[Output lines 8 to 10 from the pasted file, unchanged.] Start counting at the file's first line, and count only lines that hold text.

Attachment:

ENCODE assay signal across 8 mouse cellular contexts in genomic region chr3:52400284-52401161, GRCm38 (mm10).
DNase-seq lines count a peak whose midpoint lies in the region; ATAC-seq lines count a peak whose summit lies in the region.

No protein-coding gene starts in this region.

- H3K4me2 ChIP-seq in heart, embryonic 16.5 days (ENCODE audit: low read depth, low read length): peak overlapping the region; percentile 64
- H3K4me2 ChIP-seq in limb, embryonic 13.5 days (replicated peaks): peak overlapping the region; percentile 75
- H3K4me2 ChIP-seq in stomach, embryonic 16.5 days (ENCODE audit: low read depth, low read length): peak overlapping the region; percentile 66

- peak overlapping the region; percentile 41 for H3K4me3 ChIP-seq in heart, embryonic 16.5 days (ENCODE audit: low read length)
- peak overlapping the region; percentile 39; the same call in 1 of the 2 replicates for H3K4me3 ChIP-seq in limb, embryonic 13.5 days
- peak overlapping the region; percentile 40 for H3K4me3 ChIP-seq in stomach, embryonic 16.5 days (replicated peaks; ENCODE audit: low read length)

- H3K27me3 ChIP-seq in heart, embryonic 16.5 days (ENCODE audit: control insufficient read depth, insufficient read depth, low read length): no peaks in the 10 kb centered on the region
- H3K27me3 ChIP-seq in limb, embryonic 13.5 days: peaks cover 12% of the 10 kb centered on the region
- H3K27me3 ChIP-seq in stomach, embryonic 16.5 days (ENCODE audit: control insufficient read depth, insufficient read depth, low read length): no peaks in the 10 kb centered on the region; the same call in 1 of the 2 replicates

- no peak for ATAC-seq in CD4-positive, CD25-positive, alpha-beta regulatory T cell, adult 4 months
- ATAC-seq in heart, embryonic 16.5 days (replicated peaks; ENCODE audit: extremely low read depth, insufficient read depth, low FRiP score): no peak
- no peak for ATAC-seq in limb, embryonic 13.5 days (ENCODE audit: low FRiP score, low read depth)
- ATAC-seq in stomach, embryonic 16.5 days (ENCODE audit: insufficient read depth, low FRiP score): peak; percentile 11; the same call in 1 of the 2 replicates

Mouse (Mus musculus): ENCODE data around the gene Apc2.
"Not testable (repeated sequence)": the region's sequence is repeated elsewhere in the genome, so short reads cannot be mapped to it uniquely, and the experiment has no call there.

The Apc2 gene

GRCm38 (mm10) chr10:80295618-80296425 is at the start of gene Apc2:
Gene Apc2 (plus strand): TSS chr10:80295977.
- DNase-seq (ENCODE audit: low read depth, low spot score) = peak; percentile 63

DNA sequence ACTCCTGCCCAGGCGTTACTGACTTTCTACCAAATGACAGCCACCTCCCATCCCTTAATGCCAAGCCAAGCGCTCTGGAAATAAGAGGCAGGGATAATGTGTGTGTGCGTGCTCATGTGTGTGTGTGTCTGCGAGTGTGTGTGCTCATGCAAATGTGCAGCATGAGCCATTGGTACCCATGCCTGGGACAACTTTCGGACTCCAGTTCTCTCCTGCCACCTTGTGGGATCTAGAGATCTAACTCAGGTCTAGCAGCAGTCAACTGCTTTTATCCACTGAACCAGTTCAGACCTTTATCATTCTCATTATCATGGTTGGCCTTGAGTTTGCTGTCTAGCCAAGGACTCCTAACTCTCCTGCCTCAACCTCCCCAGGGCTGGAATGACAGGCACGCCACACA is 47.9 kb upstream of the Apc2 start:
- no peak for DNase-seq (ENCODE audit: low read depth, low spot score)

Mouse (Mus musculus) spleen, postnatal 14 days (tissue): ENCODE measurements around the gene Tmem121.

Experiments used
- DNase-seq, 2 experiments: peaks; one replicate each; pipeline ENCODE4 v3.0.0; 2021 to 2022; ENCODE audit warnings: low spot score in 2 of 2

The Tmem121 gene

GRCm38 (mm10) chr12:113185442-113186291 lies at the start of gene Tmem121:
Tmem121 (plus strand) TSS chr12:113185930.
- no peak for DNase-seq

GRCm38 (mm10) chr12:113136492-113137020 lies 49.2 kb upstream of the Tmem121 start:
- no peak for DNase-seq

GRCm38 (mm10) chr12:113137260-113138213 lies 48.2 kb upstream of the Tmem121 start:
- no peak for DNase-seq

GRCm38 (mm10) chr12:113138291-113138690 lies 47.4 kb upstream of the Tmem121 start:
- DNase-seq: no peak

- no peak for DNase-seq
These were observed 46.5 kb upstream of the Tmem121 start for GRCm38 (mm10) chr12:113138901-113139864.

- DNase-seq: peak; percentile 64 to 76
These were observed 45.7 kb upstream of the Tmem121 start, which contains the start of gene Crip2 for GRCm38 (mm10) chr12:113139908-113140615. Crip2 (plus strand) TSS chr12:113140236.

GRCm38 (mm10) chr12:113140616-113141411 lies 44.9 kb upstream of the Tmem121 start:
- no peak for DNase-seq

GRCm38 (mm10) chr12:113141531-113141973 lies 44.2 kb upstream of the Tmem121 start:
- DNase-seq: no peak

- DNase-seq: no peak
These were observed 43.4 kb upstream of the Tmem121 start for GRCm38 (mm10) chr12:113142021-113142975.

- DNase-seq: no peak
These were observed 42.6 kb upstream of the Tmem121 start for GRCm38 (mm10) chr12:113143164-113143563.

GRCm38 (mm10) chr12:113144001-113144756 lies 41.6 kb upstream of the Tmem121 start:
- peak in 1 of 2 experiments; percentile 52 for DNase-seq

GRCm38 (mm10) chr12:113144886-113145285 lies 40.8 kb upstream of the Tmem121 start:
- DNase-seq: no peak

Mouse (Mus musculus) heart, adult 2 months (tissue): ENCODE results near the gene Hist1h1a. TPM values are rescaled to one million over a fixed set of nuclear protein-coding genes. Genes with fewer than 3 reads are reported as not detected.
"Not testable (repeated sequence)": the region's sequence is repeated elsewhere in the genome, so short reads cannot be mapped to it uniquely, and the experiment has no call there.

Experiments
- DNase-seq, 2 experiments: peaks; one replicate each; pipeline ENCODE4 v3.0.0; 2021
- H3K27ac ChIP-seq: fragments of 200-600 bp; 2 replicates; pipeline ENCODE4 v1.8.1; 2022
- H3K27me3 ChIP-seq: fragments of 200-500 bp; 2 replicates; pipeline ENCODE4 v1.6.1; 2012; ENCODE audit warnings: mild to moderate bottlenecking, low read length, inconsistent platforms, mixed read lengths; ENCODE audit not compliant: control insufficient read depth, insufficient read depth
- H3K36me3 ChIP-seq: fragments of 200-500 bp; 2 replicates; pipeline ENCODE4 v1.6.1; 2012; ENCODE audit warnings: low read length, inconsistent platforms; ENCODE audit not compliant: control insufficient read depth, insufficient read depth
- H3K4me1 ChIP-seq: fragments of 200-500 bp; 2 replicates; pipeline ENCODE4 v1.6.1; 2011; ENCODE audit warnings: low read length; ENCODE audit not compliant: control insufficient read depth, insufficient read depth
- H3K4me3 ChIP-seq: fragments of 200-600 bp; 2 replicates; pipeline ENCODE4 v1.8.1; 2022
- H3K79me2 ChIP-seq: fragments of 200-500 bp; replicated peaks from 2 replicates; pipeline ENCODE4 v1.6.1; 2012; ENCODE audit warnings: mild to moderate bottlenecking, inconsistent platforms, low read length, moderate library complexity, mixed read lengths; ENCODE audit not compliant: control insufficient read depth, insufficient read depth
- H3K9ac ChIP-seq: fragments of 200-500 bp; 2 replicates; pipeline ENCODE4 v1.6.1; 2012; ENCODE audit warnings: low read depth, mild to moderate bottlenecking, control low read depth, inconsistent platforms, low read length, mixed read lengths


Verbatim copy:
- peak overlapping the region; percentile 39; the same call in 1 of the 2 replicates for H3K4me3 ChIP-seq in limb, embryonic 13.5 days
- peak overlapping the region; percentile 40 for H3K4me3 ChIP-seq in stomach, embryonic 16.5 days (replicated peaks; ENCODE audit: low read length)

- H3K27me3 ChIP-seq in heart, embryonic 16.5 days (ENCODE audit: control insufficient read depth, insufficient read depth, low read length): no peaks in the 10 kb centered on the region